Walking, the most basic of exercises, only requires comfortable clothes and a good pair of shoes. You don’t need a trainer, a gym, or an expensive machine — your neighborhood, or a park and path will do. You can even take your dog! And better yet, walking workouts for seniors are one of the best exercises to benefit one’s overall health, particularly for older adults.

Walking Benefits

What does walking do for your body and mind?

  • Strengthens muscles
  • Promotes a healthy weight
  • Helps reduce blood pressure
  • Strengthens bones and helps prevent osteoporosis
  • Promotes joint health
  • Improves sleep
  • Lowers the risk for heart disease, stroke, colon cancer and diabetes
  • Improves balance and coordination—important for preventing falls
  • Strengthens the immune system
  • Raises your energy levels
  • Reduces anxiety and depression
  • Makes you feel good about yourself

These benefits enable you to live independently and safely in your home. Studies have shown that it may also slow cognitive decline and dementia.

Walking also provides social opportunities as you are better able to talk to friends and neighbors. And social interaction is key to good health for older adults. According to Harvard Health Publishing: “A strong social life has been linked with many health benefits, like less risk of depression and longer lifespan.”

Preparing to Walk

If you are starting regular walking workouts for seniors, please consult your physician first. If he or she has any concerns about your walking for exercise, ask if there are some alternative activities you can perform that will still benefit your health and keep you active.

Providing that you are going to start walking, you should start slow, especially if you haven’t exercised for a while. Walk for 10 minutes first and see if you can gradually walk up to 30 minutes per day, five days a week. The pace shouldn’t be strenuous. You can benefit from walking at a moderate intensity level. That level of exercise is defined in various ways. The simplest explanation is that moderate level activity means you can still talk but not sing while exercising. The Centers for Disease Control and Prevention provides more information on exercise intensity levels.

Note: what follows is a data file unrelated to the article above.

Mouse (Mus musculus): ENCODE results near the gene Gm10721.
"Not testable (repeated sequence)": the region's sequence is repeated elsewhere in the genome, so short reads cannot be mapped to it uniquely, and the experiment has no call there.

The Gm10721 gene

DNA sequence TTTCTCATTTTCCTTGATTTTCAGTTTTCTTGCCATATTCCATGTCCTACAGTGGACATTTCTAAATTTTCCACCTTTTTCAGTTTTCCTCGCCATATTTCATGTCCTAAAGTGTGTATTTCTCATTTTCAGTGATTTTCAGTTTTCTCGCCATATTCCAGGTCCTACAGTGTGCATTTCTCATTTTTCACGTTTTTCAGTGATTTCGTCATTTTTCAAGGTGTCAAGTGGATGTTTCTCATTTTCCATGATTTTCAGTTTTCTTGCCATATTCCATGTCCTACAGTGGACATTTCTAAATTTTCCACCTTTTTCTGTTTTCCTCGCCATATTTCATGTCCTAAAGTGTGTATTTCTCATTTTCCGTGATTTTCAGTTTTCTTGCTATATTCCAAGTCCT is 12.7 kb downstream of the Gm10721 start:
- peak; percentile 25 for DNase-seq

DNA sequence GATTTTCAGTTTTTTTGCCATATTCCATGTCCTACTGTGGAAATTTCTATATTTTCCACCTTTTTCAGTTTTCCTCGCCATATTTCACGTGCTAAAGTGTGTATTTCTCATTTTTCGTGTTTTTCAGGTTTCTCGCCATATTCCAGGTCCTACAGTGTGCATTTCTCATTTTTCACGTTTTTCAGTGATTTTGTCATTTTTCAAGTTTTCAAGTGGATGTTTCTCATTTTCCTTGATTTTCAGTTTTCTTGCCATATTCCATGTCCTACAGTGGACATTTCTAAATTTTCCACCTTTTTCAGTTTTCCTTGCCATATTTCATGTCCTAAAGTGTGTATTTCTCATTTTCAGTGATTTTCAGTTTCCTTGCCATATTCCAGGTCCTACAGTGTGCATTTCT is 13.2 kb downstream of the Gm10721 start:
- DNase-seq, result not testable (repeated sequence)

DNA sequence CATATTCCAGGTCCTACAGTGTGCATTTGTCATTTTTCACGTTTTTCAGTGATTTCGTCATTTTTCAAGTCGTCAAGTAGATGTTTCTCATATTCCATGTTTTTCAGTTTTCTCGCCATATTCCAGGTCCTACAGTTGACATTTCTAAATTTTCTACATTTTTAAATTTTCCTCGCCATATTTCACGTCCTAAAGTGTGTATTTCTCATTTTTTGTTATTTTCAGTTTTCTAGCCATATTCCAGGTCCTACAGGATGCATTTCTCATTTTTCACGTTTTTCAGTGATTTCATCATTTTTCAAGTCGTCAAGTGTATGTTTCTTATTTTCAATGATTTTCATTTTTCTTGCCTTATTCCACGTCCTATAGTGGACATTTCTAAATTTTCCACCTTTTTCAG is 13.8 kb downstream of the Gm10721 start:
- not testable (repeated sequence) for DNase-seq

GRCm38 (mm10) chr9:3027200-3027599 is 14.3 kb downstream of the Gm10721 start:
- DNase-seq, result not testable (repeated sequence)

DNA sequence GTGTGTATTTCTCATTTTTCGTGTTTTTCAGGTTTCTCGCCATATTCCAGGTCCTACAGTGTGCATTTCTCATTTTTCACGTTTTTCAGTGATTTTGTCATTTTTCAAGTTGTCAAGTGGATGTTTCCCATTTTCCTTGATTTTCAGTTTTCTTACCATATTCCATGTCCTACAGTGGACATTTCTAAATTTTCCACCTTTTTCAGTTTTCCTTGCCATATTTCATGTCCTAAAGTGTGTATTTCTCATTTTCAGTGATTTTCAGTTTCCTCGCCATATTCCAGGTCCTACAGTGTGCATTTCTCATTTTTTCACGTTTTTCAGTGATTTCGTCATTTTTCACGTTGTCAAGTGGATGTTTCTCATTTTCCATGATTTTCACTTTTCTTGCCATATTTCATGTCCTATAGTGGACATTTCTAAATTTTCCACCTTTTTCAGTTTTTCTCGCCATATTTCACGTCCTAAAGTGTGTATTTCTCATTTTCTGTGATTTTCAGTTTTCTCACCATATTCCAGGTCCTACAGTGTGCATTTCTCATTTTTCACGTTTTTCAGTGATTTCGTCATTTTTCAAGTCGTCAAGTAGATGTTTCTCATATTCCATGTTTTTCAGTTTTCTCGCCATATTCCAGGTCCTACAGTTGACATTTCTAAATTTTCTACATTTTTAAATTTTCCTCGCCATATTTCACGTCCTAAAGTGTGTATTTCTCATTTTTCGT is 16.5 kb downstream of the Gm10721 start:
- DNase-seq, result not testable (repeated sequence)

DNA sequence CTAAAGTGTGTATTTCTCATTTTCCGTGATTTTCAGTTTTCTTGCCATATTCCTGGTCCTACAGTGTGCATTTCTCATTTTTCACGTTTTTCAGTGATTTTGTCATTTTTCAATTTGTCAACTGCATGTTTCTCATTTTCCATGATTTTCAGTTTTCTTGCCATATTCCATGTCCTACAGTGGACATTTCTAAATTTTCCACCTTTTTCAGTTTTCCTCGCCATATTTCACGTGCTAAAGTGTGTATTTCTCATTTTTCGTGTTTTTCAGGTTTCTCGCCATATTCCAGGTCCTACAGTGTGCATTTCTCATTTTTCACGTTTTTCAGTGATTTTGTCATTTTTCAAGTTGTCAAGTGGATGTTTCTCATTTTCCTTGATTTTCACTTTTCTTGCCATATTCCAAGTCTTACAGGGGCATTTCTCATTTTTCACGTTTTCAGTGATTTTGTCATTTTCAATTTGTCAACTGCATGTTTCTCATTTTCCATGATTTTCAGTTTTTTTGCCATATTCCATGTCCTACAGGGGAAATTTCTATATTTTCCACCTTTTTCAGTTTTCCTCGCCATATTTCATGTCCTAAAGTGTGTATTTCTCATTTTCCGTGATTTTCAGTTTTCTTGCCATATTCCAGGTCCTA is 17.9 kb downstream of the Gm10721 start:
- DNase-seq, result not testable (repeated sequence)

Walking Regularly

If after starting your walking program you develop symptoms like the following, contact your doctor as soon as possible:

  • Dizziness
  • Chest pain
  • Shortness of breath
  • Unplanned weight loss
  • Sores than won’t heal

Starting a new exercise may cause some muscle soreness, but persistent pain anywhere in your body can be a warning sign. If you develop problems with your feet, talk to your doctor or a podiatrist.

Wear good walking shoes that fit well and are comfortable. Also, if you use a cane or walker, you can use them to help you with your balance and take some of the load off your joints. But don’t let a cane or a walker keep you from walking.

If you can, take a friend along while you walk. This will probably make the walk more pleasant. If you need motivation, set goals like walking to a nearby park or a place with a beautiful view. While you are out, look for new routes with fresh sites to enjoy during a walk. Even in familiar areas you will be surprised by the details you will see when you are out walking.

Walking has been proven to help seniors live longer and live better. See if you can add some steps to your life!

Find more tips to stay healthy and energized on our blog!

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